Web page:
Fylleån. 19/11/01; Halland; 910 ha; 56°40'N 012°55'E. Nature Reserves, Bird Sanctuaries. The site encompasses the lower parts and mouth of the river Fylleån on the west coast, largely untouched by hydrological interventions and with good water quality. Interesting plant life is supported by old meanders, overgrowing oxbow lakes, and regularly flooded wetlands, as well as by the well-preserved sand dune landscape at the coast. The river is highly valued for its richness in nationally red-listed salmon Salmo salar and brown trout Salmo trutta, for both of which it provides important reproduction sites. The coastal stone fields contain graves from the early Iron Age in Scandinavia, and there are a large number of archaeological and ancient cultural remains in the area. Because of the open landscape, scenic beauty, diverse nature, and richness in monuments, the area is highly valued for recreation and tourism. Ramsar site no. 1119.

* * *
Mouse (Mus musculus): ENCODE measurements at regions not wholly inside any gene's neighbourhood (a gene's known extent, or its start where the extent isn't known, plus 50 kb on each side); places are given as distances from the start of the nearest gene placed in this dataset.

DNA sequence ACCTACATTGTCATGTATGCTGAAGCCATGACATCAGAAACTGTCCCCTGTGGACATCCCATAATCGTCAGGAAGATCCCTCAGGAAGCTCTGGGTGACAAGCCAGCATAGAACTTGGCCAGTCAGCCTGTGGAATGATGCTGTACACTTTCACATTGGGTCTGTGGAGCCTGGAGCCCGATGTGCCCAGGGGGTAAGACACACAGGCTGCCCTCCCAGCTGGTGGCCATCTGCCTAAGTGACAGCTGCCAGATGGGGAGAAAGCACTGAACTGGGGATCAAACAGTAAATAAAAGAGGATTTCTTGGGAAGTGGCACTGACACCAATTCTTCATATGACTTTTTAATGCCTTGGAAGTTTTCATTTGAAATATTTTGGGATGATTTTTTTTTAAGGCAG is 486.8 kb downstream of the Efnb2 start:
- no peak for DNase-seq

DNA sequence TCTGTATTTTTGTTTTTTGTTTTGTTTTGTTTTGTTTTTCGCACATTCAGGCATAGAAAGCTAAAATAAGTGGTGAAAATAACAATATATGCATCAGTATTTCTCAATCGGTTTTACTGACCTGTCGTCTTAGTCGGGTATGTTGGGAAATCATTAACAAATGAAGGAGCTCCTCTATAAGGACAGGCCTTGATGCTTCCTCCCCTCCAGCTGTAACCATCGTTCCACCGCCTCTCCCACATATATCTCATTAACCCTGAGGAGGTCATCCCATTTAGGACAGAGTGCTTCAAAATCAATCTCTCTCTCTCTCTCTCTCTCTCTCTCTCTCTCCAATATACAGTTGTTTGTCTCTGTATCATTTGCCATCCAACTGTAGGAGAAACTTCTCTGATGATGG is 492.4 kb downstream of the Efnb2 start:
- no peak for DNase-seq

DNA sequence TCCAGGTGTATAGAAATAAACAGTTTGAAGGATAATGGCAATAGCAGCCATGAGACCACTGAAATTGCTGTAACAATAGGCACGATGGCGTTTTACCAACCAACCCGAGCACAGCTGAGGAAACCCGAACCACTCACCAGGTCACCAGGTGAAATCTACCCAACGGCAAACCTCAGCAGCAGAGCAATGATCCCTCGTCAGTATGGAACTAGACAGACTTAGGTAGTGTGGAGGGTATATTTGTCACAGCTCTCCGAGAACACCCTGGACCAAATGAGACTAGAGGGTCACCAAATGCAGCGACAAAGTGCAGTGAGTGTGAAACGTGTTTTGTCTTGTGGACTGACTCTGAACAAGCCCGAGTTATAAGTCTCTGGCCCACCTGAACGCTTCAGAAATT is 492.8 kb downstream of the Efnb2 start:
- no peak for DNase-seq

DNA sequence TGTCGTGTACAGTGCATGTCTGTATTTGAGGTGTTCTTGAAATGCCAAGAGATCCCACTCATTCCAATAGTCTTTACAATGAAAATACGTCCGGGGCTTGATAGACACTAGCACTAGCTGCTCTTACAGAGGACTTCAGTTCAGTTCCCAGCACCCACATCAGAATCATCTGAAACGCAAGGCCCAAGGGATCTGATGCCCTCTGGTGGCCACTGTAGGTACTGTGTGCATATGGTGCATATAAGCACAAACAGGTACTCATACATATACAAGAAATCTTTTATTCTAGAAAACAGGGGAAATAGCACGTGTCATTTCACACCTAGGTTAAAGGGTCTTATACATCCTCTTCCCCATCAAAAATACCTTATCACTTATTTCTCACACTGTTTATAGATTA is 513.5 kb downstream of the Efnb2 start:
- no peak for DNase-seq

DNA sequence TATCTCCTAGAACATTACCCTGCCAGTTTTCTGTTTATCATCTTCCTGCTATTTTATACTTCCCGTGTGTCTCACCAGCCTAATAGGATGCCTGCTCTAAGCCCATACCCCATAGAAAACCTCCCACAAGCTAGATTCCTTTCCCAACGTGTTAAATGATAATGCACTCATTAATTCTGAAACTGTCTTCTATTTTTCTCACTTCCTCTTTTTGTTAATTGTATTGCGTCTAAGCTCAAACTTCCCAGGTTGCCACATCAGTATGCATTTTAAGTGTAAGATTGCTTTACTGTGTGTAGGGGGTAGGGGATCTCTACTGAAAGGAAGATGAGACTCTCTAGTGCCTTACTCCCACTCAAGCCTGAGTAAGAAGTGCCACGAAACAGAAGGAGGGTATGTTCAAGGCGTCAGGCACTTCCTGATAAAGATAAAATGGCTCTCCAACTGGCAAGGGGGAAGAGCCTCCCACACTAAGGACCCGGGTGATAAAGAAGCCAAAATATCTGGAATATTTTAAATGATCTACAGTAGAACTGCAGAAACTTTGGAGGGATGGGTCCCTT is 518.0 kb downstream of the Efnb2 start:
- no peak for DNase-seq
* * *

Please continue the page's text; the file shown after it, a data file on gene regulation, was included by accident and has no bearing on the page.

Kallgate-Hejnum. 19/11/01; Gotland; 1,650 ha; 57°41'N 018°42'E. Includes Nature Reserve. A large complex of wetland, flat rockland, and forest on limestone bedrock on the island of Gotland in the Baltic Sea. The site's many springs and high water quality contribute to its importance as a water reservoir. Several rare plant species are present, including fen pondweed Potamogeton coloratus, found only on this island within Sweden, and 26 species of orchids can be seen. Forestry, drainage, and road construction just outside the site are believed to be having some negative impact upon its flora and fauna. Ramsar site no. 1120.
Komosse. 19/11/01; Jönköping, Västra Götaland; 4,070 ha; 57°41'N 013°42'E. Nature Reserve. Described as one of the most valuable peat bog complexes in northwestern Europe, large, diverse, and little exploited, with representative flora, fauna, and wetland types. Originating as a series of lakes in hilly landscape, the peat bog is thought to have been completely formed around 4000 B.C.; the ground is now flat and precipitation is high, thus wide soaks are common and there is a large pool system that is unusual for this part of the country. With its natural qualities and little human impact, the site is very valuable as a research area for national and international mire researchers in both hydrology and botany. Ramsar site no. 1121.